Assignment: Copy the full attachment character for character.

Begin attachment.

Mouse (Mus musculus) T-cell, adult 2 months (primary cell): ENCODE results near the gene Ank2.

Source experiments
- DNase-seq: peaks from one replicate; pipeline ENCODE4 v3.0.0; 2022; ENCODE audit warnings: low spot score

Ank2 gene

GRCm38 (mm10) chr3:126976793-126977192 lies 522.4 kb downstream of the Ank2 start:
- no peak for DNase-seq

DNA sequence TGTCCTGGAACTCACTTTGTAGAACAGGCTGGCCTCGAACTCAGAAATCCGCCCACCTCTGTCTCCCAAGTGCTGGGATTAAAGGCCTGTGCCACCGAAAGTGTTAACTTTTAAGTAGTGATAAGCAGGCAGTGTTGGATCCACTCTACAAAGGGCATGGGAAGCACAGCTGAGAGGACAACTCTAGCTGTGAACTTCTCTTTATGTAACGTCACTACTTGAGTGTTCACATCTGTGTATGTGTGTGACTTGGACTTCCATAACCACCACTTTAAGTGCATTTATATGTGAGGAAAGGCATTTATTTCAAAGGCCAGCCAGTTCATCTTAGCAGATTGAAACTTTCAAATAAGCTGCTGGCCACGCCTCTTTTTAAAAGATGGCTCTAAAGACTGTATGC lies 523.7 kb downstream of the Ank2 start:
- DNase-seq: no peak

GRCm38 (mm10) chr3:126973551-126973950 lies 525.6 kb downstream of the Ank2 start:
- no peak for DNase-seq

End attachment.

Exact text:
Mouse (Mus musculus) T-cell, adult 2 months (primary cell): ENCODE results near the gene Ank2.

Source experiments
- DNase-seq: peaks from one replicate; pipeline ENCODE4 v3.0.0; 2022; ENCODE audit warnings: low spot score

Ank2 gene

GRCm38 (mm10) chr3:126976793-126977192 lies 522.4 kb downstream of the Ank2 start:
- no peak for DNase-seq

DNA sequence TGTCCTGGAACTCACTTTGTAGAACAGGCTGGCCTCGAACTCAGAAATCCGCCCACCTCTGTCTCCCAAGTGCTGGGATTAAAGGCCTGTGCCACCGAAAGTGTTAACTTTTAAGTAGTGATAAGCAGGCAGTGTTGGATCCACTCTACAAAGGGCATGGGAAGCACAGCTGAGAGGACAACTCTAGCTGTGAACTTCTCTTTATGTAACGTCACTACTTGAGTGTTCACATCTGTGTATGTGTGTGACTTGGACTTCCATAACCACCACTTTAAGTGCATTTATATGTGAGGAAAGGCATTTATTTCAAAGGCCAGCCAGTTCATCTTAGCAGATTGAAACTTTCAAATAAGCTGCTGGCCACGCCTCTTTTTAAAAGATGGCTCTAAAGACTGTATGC lies 523.7 kb downstream of the Ank2 start:
- DNase-seq: no peak

GRCm38 (mm10) chr3:126973551-126973950 lies 525.6 kb downstream of the Ank2 start:
- no peak for DNase-seq